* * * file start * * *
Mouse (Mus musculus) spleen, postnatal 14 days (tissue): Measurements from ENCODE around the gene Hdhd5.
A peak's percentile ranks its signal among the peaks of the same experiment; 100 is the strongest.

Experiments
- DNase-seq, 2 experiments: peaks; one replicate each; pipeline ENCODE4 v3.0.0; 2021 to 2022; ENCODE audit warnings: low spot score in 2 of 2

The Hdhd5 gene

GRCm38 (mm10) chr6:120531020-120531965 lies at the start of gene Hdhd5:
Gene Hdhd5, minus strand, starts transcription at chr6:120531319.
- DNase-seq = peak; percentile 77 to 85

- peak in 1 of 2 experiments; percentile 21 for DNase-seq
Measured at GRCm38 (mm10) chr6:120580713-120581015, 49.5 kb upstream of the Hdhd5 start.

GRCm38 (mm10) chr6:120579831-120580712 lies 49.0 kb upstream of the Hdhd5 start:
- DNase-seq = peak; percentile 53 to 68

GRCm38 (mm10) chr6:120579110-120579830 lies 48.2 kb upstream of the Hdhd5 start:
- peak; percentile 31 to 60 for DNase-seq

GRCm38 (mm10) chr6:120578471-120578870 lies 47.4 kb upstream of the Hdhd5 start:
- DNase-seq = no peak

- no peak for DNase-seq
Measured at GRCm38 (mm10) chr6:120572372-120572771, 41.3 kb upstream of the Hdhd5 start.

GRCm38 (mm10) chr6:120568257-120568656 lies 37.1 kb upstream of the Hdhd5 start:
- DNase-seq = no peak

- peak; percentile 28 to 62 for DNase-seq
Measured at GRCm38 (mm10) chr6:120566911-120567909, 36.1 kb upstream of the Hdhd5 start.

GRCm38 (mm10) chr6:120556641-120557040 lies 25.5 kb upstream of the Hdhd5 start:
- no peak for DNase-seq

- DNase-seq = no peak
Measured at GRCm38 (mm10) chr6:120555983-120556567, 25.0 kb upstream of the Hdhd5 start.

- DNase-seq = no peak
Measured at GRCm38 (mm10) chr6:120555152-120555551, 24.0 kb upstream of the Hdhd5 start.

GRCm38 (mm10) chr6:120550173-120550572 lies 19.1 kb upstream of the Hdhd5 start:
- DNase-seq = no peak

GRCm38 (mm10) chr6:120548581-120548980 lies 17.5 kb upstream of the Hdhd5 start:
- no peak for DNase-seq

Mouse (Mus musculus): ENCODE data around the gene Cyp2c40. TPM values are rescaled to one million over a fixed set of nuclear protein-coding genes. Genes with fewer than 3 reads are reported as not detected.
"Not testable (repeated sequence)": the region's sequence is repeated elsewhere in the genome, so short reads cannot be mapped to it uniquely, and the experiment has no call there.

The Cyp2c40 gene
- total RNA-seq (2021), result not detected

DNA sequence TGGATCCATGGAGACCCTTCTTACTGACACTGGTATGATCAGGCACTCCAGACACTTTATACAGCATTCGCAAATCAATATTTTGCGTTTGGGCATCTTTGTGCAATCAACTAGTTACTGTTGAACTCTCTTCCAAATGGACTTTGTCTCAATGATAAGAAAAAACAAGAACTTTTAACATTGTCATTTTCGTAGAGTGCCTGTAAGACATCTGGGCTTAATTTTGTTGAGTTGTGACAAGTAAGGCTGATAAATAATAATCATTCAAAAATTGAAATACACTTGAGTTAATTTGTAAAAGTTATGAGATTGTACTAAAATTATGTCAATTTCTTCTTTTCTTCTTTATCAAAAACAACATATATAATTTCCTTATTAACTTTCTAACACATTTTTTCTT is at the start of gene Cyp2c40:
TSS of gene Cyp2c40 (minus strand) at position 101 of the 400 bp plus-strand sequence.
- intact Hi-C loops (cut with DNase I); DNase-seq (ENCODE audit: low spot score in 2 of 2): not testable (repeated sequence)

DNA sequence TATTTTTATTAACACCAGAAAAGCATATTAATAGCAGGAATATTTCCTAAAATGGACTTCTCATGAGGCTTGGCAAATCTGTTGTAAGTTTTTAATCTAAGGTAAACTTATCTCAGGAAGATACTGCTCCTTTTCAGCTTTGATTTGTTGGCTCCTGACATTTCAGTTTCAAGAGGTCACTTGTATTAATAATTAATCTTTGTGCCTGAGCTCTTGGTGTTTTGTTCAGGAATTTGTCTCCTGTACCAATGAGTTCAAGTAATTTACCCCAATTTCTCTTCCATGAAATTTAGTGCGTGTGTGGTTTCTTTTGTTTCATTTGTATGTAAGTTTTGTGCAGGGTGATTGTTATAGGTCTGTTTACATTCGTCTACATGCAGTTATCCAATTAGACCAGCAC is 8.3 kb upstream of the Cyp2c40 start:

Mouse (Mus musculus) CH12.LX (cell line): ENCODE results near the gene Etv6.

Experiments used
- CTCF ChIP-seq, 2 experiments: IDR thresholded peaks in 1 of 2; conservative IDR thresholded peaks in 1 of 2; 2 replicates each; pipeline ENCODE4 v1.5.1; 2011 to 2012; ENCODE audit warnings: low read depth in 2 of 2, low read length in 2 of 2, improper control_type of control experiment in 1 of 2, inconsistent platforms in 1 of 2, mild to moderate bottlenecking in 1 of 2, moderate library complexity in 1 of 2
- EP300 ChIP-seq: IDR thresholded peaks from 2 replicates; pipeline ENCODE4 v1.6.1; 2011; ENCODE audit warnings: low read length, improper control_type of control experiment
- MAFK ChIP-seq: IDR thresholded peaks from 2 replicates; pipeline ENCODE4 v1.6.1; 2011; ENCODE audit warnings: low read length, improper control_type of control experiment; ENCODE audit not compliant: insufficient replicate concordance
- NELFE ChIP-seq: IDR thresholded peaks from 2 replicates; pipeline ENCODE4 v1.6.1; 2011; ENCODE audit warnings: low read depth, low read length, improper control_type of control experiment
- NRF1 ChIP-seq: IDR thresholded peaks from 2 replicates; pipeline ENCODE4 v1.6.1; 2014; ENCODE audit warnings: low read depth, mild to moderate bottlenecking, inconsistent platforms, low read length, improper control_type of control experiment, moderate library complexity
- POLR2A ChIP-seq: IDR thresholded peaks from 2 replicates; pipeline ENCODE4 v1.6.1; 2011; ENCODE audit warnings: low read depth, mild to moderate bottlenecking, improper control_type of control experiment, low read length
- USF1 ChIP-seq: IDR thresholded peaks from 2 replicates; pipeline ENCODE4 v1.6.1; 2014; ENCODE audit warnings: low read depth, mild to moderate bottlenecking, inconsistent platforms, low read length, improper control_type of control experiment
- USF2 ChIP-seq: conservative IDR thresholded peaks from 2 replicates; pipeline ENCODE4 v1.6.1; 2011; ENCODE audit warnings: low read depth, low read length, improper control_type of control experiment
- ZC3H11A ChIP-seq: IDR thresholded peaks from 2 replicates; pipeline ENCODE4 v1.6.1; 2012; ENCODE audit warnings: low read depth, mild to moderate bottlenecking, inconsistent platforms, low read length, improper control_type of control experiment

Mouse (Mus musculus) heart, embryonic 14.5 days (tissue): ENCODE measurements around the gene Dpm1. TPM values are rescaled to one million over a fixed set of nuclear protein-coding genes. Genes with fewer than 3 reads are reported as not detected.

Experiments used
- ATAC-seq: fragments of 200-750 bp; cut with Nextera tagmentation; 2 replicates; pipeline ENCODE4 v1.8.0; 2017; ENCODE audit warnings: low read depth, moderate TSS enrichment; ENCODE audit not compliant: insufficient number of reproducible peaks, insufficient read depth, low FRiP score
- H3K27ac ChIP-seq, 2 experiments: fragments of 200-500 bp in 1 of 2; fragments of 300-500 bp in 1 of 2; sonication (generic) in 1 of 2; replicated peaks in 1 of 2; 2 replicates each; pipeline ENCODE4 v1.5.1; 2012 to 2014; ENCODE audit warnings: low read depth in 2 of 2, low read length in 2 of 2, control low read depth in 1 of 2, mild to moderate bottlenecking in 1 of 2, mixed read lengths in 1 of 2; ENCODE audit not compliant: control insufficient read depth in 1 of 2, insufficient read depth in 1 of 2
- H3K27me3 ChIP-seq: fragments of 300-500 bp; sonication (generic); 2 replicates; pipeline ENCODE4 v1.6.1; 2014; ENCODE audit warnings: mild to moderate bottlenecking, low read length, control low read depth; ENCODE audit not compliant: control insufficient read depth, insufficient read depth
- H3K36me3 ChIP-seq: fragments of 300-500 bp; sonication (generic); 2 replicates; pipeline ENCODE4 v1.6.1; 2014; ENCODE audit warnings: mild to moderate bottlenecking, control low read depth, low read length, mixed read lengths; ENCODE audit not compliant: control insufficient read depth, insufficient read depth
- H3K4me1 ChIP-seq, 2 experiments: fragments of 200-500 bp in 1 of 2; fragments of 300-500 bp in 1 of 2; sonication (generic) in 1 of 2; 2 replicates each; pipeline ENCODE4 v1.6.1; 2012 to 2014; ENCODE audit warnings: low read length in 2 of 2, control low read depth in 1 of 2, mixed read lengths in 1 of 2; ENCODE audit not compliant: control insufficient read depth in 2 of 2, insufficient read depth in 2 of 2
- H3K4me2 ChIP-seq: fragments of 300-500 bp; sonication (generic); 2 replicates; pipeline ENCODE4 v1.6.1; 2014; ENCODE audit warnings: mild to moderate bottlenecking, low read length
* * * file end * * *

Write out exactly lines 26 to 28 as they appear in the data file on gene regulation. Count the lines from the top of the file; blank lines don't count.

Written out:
Measured at GRCm38 (mm10) chr6:120555983-120556567, 25.0 kb upstream of the Hdhd5 start.

- DNase-seq = no peak
Measured at GRCm38 (mm10) chr6:120555152-120555551, 24.0 kb upstream of the Hdhd5 start.